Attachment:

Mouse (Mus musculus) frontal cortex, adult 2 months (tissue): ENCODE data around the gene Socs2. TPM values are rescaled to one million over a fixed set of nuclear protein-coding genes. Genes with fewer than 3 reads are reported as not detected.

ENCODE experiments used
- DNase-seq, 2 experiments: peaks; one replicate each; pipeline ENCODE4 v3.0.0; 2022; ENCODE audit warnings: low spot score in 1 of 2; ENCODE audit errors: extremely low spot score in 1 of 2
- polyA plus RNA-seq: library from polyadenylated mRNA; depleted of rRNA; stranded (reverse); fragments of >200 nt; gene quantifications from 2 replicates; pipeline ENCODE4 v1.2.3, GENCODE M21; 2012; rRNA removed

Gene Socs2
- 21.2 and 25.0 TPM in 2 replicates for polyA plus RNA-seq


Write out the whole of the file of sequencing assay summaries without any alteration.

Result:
Mouse (Mus musculus) frontal cortex, adult 2 months (tissue): ENCODE data around the gene Socs2. TPM values are rescaled to one million over a fixed set of nuclear protein-coding genes. Genes with fewer than 3 reads are reported as not detected.

ENCODE experiments used
- DNase-seq, 2 experiments: peaks; one replicate each; pipeline ENCODE4 v3.0.0; 2022; ENCODE audit warnings: low spot score in 1 of 2; ENCODE audit errors: extremely low spot score in 1 of 2
- polyA plus RNA-seq: library from polyadenylated mRNA; depleted of rRNA; stranded (reverse); fragments of >200 nt; gene quantifications from 2 replicates; pipeline ENCODE4 v1.2.3, GENCODE M21; 2012; rRNA removed

Gene Socs2
- 21.2 and 25.0 TPM in 2 replicates for polyA plus RNA-seq